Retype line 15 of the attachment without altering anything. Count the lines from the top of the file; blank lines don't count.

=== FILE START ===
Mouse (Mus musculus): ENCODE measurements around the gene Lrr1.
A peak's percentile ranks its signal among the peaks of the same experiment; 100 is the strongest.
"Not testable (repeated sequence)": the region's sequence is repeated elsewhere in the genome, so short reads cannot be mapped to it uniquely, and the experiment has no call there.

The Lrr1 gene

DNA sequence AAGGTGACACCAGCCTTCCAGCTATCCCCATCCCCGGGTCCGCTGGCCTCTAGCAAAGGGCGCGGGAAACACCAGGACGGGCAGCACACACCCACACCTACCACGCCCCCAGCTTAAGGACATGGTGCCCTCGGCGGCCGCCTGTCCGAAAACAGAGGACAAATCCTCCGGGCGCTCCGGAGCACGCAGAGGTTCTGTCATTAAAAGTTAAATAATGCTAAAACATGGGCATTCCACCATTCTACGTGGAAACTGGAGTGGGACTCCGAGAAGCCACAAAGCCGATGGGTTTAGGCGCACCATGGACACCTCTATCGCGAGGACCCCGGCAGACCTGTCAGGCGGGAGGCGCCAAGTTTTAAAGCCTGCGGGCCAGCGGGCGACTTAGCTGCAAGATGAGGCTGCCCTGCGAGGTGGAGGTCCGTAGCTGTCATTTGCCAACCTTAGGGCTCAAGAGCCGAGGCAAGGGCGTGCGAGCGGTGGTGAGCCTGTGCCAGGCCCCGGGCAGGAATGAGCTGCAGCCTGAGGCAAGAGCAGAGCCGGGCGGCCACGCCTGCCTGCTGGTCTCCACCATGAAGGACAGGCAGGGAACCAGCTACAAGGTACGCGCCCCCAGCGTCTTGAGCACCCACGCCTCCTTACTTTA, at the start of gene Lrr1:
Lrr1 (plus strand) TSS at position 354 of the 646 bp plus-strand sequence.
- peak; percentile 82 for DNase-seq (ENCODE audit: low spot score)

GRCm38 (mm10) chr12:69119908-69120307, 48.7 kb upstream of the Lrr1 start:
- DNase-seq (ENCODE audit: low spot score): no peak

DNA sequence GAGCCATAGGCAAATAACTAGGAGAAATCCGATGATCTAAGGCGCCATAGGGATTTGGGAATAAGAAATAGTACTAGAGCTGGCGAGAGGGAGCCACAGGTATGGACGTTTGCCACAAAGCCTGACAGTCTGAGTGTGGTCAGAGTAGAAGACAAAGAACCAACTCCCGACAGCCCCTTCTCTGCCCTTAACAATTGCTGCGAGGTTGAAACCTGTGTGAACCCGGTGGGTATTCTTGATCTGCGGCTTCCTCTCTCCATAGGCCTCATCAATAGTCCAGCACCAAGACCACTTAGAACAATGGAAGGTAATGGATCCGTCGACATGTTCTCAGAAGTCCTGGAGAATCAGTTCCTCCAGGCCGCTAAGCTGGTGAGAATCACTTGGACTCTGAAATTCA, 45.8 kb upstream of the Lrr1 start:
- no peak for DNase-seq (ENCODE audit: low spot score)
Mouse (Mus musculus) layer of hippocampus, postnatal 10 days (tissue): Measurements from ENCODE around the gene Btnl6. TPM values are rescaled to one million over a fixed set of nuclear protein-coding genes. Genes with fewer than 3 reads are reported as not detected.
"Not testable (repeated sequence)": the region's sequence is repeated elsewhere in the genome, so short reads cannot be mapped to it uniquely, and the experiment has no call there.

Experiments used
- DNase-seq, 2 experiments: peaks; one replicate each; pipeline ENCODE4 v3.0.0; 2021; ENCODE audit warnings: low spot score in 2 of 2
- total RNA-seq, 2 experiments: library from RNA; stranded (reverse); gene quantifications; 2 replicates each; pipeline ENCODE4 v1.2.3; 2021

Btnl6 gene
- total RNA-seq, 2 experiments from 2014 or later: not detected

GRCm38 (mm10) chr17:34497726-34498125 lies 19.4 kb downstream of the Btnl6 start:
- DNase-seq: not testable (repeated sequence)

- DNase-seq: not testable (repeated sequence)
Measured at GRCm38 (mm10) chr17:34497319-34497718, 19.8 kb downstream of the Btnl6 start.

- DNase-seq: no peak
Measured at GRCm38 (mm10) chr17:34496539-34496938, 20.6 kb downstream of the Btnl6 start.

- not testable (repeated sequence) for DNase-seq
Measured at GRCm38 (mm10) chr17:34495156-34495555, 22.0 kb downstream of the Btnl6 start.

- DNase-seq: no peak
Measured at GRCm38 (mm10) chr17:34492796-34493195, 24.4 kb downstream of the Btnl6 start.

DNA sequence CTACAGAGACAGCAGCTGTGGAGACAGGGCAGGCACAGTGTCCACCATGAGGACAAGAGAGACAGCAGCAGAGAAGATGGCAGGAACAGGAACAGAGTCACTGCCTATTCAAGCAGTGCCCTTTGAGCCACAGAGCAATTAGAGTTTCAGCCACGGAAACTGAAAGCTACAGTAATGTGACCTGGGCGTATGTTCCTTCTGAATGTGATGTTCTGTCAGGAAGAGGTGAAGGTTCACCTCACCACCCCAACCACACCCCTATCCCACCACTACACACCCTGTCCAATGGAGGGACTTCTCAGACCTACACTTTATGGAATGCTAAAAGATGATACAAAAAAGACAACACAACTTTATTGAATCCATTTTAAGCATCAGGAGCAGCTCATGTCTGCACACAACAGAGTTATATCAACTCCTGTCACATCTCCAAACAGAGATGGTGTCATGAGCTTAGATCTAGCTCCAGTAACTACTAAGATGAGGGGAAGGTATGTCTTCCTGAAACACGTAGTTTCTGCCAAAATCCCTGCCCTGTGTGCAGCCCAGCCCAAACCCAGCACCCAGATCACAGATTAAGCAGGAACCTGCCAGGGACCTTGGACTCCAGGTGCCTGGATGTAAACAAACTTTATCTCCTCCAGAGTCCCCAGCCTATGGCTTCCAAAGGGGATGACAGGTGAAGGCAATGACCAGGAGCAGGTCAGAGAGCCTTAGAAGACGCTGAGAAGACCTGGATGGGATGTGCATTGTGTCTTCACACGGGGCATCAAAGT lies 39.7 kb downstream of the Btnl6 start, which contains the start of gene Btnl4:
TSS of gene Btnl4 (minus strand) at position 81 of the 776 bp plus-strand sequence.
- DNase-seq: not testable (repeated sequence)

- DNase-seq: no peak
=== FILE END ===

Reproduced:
- DNase-seq, 2 experiments: peaks; one replicate each; pipeline ENCODE4 v3.0.0; 2021; ENCODE audit warnings: low spot score in 2 of 2